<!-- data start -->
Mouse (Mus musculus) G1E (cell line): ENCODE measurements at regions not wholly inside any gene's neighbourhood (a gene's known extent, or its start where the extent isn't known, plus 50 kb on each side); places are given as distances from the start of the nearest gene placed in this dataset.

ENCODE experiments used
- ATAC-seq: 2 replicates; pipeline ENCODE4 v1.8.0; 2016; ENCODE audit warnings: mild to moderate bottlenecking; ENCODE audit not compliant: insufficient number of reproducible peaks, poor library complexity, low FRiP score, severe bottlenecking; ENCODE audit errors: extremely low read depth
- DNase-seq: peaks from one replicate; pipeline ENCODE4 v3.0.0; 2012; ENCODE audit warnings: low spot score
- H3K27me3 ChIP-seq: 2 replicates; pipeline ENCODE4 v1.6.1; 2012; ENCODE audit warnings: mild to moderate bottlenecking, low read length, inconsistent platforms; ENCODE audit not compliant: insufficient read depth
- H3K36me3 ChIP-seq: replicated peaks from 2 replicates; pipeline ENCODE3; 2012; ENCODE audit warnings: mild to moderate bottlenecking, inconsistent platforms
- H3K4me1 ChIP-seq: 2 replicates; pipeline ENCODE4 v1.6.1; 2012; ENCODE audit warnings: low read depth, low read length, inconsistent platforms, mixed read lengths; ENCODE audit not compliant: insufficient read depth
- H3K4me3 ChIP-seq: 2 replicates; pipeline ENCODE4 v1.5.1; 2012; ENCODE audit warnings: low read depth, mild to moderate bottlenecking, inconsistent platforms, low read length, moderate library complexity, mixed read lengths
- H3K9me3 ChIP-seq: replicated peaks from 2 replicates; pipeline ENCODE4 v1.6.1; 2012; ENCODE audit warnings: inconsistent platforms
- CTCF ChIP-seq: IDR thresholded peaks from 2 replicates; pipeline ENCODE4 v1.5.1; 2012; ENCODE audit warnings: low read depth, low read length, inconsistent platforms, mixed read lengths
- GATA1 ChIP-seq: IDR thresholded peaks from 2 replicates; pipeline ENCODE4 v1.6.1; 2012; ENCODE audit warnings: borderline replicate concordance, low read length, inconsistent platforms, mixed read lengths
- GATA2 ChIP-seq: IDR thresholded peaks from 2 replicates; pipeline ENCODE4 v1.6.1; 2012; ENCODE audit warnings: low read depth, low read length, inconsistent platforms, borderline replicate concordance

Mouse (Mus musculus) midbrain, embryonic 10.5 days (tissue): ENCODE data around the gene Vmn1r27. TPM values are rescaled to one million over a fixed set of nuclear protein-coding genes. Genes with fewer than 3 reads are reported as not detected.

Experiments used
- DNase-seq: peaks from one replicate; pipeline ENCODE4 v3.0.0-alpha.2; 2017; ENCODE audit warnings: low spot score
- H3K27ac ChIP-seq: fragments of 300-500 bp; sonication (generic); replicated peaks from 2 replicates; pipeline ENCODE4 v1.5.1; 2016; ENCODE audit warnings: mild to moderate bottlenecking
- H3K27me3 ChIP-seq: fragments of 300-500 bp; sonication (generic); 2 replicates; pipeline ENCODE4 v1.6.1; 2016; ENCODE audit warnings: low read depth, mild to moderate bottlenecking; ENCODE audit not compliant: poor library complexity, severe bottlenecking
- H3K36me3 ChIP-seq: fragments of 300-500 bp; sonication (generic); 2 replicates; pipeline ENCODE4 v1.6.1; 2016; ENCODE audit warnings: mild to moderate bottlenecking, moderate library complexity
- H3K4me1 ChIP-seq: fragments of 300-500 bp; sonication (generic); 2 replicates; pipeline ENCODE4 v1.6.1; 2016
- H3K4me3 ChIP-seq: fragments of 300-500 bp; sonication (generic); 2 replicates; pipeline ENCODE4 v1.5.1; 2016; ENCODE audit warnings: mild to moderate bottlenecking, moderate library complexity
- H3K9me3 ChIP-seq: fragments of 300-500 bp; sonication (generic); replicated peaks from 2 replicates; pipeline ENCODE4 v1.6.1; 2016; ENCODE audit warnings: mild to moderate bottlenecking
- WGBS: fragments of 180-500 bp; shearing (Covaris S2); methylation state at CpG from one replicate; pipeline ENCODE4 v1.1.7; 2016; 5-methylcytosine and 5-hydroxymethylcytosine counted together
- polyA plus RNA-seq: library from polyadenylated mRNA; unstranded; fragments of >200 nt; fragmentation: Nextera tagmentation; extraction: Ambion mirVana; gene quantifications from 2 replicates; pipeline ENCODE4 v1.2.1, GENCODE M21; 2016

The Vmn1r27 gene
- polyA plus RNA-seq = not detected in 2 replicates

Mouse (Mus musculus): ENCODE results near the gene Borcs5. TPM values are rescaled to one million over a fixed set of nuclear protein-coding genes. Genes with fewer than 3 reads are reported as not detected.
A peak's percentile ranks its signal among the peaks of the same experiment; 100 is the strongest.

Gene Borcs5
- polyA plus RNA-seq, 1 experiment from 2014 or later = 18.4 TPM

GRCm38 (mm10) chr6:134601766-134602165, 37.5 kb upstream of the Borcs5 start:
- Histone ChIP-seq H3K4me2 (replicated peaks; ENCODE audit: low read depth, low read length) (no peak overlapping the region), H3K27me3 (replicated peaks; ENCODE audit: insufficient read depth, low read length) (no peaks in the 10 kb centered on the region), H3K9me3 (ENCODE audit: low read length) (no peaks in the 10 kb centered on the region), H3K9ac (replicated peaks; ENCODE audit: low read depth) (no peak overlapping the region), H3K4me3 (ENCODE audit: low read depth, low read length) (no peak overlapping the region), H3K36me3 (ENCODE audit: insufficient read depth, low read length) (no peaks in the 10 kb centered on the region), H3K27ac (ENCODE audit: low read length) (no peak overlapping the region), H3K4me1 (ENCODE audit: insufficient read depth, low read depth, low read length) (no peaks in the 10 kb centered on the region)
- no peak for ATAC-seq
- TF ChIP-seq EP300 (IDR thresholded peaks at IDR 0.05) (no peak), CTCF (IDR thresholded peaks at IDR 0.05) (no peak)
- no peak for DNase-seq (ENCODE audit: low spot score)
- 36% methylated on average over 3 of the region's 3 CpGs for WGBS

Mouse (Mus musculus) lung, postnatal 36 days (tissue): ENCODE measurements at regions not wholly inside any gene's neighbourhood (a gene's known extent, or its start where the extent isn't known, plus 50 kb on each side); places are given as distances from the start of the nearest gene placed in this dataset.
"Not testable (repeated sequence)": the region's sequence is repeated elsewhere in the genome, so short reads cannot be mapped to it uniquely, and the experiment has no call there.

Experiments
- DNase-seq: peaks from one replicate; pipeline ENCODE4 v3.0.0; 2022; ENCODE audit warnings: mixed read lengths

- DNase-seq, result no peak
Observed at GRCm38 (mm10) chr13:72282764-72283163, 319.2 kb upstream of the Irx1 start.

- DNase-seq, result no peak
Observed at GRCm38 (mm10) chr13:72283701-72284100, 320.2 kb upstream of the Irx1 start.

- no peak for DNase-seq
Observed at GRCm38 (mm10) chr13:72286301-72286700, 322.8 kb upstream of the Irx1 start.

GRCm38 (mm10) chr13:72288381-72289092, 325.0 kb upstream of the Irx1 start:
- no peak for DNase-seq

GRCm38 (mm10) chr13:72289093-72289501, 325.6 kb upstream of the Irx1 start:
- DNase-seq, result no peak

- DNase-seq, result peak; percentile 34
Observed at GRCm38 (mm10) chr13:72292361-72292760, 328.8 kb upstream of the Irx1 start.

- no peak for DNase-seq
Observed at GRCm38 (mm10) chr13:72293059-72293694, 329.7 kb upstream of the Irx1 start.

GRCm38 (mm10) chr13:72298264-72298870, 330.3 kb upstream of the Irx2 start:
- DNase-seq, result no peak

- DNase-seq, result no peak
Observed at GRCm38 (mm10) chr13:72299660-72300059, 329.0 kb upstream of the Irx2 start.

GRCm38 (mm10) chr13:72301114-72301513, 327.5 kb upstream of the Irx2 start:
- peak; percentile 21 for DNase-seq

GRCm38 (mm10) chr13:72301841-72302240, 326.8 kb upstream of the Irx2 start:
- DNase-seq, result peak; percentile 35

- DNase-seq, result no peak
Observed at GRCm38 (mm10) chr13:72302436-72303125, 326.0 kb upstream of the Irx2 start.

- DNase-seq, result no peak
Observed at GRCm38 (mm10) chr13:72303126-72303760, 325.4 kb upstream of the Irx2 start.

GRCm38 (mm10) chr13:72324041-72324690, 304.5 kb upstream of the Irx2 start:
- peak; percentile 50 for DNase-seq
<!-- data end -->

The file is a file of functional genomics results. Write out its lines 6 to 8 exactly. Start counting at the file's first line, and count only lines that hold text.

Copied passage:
- H3K36me3 ChIP-seq: replicated peaks from 2 replicates; pipeline ENCODE3; 2012; ENCODE audit warnings: mild to moderate bottlenecking, inconsistent platforms
- H3K4me1 ChIP-seq: 2 replicates; pipeline ENCODE4 v1.6.1; 2012; ENCODE audit warnings: low read depth, low read length, inconsistent platforms, mixed read lengths; ENCODE audit not compliant: insufficient read depth
- H3K4me3 ChIP-seq: 2 replicates; pipeline ENCODE4 v1.5.1; 2012; ENCODE audit warnings: low read depth, mild to moderate bottlenecking, inconsistent platforms, low read length, moderate library complexity, mixed read lengths